Anyone can participate in pre-execution (pre-ex) communications, but they are underutilized as many people either don’t know about them or don’t know how they work. In fact, it is quite simple. Pre-ex communications can occur between market participants for the purpose of discerning interest in the execution of a trade prior to exposing the order to the market. This can be used for executing a trade in an individual month or a strip of multiple months. The confidential communication can take place using a variety of methods (e.g. email, text message, phone) and involves discussion of the size, side of market, or price of an order. Importantly, these communications are for transactions executed electronically using Globex. To execute the transaction, the party that initiated the communication is required to enter it into Globex. After the order is entered, at least 5 seconds must elapse before the opposing order can be entered. After the 5 seconds have elapsed, and the order is still active, the opposite side of the transaction enters their order and the trade is completed. However, there is no guarantee the intended counter-party will be able to take the opposite side of the transaction as the order is live in the market and anyone is able to execute against it. This may or may not matter to the two parties, but needs to be understood before entering the order.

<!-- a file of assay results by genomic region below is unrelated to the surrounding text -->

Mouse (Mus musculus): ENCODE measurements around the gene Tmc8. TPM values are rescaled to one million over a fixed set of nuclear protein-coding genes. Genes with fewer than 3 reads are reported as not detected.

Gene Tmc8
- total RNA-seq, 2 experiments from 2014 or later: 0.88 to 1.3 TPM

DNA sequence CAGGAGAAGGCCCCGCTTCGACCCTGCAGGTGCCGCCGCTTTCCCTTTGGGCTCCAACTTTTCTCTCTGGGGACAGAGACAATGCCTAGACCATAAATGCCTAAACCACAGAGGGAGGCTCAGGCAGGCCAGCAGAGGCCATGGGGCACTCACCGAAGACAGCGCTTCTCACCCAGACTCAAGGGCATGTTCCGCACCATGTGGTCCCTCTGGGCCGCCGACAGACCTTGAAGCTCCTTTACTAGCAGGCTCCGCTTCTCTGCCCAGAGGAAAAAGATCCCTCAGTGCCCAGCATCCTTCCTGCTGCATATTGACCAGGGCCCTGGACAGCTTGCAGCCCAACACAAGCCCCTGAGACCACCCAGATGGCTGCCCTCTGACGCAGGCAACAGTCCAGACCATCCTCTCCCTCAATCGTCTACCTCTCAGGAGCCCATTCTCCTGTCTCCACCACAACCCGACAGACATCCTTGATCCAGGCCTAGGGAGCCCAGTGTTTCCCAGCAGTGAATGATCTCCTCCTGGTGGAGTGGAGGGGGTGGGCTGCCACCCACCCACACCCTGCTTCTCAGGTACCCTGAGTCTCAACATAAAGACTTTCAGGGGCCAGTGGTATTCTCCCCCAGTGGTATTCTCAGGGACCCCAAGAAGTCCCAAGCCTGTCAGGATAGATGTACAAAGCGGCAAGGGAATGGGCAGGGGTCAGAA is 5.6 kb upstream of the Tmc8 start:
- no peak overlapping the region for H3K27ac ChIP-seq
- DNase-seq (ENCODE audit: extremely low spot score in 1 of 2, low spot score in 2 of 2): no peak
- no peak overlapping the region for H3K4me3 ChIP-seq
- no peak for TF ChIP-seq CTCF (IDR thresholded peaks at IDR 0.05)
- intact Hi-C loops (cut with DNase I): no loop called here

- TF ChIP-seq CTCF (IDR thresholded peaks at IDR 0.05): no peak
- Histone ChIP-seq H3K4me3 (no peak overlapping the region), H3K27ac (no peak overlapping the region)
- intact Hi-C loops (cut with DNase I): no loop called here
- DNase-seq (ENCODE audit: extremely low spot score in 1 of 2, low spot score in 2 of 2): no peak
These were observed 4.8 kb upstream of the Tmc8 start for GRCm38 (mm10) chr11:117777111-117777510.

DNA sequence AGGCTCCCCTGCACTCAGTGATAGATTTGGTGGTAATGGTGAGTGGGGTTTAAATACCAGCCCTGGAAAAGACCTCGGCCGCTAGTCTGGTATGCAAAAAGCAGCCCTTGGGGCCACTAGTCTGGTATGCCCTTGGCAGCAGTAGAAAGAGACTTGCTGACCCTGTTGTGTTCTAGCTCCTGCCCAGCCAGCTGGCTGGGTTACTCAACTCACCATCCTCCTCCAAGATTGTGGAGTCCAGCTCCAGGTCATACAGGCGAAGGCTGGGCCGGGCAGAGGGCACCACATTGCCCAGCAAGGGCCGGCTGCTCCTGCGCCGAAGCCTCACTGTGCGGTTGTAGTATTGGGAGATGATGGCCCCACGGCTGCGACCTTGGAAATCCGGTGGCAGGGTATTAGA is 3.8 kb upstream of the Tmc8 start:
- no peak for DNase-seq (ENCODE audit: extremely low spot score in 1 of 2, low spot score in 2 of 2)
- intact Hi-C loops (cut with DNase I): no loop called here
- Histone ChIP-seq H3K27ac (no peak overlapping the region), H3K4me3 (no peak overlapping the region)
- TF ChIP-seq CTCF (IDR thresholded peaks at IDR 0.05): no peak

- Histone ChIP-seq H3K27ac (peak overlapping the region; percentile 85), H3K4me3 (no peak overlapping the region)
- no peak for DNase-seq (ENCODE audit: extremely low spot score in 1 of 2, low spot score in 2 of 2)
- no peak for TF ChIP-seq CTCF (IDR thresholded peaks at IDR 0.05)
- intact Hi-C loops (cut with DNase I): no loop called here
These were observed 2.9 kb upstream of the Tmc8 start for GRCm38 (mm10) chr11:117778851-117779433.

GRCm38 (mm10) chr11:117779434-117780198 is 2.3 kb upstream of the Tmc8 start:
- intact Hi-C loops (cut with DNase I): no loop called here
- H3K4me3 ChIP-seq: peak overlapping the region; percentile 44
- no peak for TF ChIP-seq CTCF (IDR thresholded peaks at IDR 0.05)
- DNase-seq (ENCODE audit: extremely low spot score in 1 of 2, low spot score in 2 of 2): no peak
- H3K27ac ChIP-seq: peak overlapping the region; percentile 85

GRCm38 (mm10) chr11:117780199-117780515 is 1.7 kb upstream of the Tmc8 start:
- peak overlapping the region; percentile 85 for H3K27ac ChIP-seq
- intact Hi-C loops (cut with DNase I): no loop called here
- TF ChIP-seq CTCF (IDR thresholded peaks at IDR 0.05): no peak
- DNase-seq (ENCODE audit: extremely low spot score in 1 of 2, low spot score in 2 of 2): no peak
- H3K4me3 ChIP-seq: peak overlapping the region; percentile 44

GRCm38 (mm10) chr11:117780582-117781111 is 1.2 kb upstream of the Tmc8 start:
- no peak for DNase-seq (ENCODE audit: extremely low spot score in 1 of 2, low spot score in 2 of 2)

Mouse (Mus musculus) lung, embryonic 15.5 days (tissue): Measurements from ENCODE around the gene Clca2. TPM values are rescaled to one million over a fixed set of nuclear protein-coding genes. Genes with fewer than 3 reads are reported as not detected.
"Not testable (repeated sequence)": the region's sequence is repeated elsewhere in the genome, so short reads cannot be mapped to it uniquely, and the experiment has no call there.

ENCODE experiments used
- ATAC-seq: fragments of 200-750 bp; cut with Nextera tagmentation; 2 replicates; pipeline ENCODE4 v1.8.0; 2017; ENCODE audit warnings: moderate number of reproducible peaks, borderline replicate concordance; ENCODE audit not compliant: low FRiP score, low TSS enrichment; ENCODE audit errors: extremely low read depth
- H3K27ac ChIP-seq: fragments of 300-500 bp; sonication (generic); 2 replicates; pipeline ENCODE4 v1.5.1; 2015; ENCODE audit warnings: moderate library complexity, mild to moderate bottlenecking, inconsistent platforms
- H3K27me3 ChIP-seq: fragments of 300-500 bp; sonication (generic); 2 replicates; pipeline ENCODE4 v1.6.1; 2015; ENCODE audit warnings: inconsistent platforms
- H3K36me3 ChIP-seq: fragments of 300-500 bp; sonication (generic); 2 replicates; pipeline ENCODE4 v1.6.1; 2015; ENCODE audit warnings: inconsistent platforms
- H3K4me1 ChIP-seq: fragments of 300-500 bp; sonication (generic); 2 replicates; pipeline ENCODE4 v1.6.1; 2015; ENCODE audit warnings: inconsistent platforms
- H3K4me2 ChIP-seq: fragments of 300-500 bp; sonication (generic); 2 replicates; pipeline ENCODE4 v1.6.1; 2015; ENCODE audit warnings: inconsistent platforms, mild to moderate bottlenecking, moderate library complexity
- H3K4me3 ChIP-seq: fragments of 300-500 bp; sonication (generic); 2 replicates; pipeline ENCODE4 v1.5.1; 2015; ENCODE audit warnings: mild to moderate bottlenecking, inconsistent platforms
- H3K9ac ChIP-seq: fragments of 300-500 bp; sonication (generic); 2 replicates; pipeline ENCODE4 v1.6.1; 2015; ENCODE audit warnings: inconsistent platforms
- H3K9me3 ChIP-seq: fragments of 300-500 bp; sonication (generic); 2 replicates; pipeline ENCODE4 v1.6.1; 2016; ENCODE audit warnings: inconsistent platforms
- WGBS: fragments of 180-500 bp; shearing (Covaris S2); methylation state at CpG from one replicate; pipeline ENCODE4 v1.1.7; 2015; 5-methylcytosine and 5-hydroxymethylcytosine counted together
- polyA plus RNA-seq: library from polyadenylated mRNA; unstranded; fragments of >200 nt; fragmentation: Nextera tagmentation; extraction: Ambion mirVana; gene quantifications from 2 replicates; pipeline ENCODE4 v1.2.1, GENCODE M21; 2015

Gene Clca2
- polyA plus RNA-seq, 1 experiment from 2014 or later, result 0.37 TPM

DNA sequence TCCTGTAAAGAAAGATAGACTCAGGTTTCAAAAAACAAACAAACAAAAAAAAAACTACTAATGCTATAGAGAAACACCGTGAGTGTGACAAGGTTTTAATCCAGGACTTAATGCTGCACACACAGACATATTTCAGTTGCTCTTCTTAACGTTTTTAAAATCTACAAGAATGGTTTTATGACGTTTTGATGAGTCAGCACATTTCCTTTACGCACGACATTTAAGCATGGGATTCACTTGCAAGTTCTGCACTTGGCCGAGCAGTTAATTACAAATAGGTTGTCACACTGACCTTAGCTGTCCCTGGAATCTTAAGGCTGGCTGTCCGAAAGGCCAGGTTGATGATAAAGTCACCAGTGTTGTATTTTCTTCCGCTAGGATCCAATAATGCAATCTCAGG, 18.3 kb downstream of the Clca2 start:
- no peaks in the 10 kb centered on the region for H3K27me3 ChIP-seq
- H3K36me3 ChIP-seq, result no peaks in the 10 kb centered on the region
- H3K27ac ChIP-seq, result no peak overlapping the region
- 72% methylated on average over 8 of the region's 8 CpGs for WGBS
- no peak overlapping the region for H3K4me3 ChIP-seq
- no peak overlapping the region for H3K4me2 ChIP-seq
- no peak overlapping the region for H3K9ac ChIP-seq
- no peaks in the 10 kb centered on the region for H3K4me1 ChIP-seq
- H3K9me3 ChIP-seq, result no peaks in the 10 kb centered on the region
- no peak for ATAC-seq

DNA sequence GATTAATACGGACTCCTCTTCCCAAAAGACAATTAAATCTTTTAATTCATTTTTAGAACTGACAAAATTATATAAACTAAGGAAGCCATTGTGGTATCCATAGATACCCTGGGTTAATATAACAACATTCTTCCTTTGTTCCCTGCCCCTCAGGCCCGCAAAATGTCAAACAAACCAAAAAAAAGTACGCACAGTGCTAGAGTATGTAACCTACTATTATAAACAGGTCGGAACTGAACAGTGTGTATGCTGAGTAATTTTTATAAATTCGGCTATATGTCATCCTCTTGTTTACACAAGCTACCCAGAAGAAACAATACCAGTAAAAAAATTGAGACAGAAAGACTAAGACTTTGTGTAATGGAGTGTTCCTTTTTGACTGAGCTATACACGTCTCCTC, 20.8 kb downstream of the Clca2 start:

The pre-execution communication process for options requires a few additional steps. The pre-execution communication takes place the same as for futures. However, a Request for Quote (RFQ) is first entered into Globex via a Globex Cross. Then a Request for Cross (RFC), an order that includes both the buy and sell orders arising from the pre-execution communication, is entered no less than 15 seconds and no more than 30 seconds after the entry of the RFQ. If the RFC is not entered within 30 seconds after the RFQ, a new RFQ will need to be entered.